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The signal integrity of sound through air is not very good: there is noise, reflection, frequency-dependent attenuation etc. For this reason, it's generally not practical to directly measure the arrival time of edges as you might in the electrical domain (in time-domain reflectometry, for example).
Instead, what is normally done is to inspect the cross-correlation of the transmitted and received sound. You will see a spike in the cross-correlation function at the point where the offset between the two waveforms equals the time-of-flight between the transmitter and receiver.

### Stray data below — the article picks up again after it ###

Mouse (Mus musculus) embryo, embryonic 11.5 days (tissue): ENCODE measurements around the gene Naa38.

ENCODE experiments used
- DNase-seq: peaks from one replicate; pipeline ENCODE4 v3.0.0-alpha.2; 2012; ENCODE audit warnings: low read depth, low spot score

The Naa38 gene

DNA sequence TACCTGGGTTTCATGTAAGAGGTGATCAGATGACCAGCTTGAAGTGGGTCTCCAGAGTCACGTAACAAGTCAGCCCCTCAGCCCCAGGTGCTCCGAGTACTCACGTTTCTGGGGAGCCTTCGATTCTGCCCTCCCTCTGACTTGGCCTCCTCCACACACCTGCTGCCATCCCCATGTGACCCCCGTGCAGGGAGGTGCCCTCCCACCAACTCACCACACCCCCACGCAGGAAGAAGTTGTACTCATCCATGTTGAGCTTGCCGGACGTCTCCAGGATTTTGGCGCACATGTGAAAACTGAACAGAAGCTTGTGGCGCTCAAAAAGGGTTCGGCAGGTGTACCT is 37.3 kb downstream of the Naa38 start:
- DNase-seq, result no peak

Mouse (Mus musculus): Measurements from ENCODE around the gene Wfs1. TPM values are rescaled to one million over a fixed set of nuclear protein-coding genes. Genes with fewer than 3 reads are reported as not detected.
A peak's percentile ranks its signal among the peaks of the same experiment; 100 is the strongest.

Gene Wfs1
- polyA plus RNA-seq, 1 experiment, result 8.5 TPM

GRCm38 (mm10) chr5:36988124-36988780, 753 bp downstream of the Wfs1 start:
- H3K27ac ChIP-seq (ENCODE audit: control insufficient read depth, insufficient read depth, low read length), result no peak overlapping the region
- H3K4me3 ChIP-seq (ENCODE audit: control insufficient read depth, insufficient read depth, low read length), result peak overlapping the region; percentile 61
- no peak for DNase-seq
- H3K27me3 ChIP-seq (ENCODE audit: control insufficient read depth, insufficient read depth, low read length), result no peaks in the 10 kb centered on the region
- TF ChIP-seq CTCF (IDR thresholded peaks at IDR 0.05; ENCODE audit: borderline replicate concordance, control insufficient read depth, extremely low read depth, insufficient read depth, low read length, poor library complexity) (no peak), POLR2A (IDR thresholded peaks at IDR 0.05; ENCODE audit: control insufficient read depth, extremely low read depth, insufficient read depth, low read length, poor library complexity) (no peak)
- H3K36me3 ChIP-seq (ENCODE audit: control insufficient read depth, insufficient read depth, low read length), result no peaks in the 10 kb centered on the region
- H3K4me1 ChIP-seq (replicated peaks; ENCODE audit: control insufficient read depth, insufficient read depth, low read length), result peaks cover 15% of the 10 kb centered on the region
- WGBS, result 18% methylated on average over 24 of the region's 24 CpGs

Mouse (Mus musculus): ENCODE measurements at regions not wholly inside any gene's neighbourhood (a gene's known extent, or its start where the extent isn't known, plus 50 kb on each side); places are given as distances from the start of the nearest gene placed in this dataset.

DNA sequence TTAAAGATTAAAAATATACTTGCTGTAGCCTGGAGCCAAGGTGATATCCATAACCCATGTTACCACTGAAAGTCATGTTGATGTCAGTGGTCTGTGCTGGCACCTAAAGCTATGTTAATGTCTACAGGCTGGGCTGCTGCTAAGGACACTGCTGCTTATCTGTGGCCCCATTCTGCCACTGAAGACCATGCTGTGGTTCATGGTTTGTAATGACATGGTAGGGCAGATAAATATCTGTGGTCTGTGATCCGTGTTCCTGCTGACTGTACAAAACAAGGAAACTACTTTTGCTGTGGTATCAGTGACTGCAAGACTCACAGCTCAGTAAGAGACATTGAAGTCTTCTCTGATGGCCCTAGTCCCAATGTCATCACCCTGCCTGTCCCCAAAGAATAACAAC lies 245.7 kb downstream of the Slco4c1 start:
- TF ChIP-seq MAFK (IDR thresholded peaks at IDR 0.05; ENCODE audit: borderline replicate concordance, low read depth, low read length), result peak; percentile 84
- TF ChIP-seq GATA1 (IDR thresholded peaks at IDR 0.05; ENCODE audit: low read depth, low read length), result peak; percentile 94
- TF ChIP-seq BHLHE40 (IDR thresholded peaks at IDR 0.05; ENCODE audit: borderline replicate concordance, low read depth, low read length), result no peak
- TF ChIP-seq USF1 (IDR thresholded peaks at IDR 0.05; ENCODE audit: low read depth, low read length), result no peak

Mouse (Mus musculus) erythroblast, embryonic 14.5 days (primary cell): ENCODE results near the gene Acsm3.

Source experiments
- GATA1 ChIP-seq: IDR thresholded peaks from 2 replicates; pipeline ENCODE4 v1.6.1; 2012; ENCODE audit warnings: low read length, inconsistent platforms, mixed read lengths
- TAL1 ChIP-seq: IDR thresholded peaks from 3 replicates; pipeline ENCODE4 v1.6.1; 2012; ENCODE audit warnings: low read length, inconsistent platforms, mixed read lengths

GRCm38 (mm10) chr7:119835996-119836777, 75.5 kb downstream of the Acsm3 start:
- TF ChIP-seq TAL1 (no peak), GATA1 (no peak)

Of course, this relies on you knowing what sound was transmitted. Will you be in control of the sound that is produced, or is it going to come from an external source?
It also works better with a stimulus sound which is periodic over a period significantly longer than the expected time-of-flight. A maximum length sequence is often used for this, although music can also be good.